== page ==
Genk’s second half was drastically different from their first half, and van den Brom’s changes in the attacking phase gave Genk the victory. A quicker-tempo, smoother passing game allowed the ball to reach Ito and Bongonda, who were causing issues for Standard’s defenders. Better understanding of where space was for Ito and Bongonda allowed the wingers and Onuachu to combine for deadly attacks. Standard were seemingly unprepared to adjust their shape and tactics in the second half.
Genk initially defended in the 4-2-3-1 shape that they attacked with. The two deeper midfielders would drop into the back line when Standard had the ball on the wings near the box, and would press the ball carrier in the center of the pitch. Early on, however, Genk recognized Standard’s 3-6-1 buildup, and Ito and Bongonda drifted inside while Thorstvedt moved up with Onuachu, creating a 4-2-2-2 shape. This shape allowed Genk to mark every Standard midfielder, their fullbacks, and put two players to press their back 3. Further, the 4-2-2-2 shape was easy to transition into and out of the 4-2-3-1 attacking shape. The 4-2-2-2 helped to smother Standard’s possession and allowed for easy countering to exploit their weaknesses.
Genk did not pressure Standard as intensely as Standard pressured Genk. Van den Brom preferred to use his players’ positions to quell Standard attacks. As seen in the diagram comparing Genk’s 4-2-2-2 and Liège’s 3-6-1, few Standard players were open and passing lanes were effectively cut. This effective and strong defensive structure meant Genk did not need to sacrifice shape for pressure. This defensive tactic worked, as Standard could not move the ball in the second half. Standard’s only goal came from a great cross and an even better finish—hardly the center backs’ fault. The crosser—Carcela—however, should have been closed down. This is one of the few times that Genk’s shape alone could not stop Standard’s attack.
Standard tactically won the first half, and Genk won the second half and—more importnatly—the match. Standard were the better team in the first half, executing their buildup and defensive plan well, but were very sloppy when the ball got into the final third and couldn’t capitalize on their dominance. Genk improved a lot after halftime, while Liège remained in their same shape with weaknesses. Standard weren’t able to keep the ball as much in the second half, so their defensive weaknesses showed even more. Standard’s two fundamental weaknesses were both exploited by Genk in the second half for goals.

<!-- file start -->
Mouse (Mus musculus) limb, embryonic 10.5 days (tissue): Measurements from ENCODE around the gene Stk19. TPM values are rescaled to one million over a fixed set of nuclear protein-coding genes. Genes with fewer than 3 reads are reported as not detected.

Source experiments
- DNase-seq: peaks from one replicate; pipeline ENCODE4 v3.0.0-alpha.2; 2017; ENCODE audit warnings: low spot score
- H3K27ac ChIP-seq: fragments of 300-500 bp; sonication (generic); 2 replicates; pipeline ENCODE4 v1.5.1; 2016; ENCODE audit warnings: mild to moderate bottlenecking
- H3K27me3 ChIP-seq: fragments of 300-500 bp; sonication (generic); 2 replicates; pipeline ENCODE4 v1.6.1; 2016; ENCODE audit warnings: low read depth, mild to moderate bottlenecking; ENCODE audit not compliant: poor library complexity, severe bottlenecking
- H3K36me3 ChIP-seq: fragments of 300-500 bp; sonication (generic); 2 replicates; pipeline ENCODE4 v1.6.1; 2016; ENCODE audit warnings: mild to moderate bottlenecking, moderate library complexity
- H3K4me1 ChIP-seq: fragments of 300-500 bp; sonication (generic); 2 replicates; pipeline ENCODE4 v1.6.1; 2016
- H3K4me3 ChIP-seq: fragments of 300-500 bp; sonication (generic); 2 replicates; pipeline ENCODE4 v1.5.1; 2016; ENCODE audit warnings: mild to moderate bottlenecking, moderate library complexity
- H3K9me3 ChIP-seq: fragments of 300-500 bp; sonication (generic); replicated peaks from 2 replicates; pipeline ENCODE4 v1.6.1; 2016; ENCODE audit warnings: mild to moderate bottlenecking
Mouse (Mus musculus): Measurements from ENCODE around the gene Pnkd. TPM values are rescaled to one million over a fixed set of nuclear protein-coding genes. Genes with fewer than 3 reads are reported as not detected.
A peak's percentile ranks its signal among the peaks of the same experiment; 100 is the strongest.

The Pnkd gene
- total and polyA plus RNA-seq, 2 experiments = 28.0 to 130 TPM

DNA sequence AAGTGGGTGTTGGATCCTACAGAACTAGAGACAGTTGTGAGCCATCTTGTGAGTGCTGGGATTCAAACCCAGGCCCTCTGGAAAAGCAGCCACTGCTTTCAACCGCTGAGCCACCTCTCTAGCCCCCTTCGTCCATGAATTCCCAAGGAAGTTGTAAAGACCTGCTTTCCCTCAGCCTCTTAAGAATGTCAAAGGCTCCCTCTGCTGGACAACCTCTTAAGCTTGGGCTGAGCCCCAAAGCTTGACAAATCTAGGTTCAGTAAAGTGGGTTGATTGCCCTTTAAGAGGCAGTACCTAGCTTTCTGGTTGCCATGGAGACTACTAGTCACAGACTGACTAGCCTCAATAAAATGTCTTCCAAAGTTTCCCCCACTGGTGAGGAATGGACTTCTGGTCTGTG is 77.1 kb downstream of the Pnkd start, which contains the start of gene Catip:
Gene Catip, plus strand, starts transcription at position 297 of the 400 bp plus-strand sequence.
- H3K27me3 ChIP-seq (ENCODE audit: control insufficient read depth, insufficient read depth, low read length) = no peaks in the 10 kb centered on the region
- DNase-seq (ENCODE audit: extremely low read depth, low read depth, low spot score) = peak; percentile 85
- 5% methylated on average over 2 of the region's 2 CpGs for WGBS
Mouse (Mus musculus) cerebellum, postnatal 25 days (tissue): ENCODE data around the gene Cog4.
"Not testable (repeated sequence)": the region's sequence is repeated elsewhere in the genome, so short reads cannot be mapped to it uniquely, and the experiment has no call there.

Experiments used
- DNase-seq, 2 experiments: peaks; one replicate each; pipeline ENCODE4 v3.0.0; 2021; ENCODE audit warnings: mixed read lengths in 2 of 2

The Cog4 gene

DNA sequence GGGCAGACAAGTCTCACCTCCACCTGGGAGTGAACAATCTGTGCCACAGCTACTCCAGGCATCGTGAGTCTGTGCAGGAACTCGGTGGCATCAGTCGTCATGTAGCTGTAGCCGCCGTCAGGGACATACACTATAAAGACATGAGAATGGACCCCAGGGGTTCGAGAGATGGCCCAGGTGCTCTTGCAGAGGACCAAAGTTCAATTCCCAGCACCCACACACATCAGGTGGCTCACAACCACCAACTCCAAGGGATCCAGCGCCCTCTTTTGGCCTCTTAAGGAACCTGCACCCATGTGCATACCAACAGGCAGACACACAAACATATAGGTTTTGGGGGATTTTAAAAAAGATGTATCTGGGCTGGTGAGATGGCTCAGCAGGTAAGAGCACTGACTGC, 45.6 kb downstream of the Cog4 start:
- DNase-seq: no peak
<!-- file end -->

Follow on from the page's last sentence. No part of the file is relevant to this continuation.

Ito and Bongonda rotating and shifting around into space stifled Standard, as did Onuachu’s sheer strength. Once Standard started crossing into the box instead of trying to pass their way into it they netted a goal but it was too little, too late. Great tactical tweaks from Genk saw them deservedly win the Cup. Liège had an interesting buildup shape but could not transition into defense to cover the shape’s weaknesses. Finally, Genk’s 4-2-2-2 shape in defense effectively countered Standard’s 3-6-1 attacking shape, leaving Standard searching for passes in the second half.
Genk deserved to win the game by employing better tactics and adaptability, and did just that. Mbaye Leye will have learned a lot from this match to take into the future. For only his 20th game as head manager, his tactics had several strengths. However, a couple major weaknesses overshadowed the positives. John van den Brom’s adjustments had game-changing effects, which led Genk to a 2-1 victory over Standard to claim the 2021 Belgian Cup and at least a place in the Europa League.
King Baudouin Stadium, Brussels, where the match took place.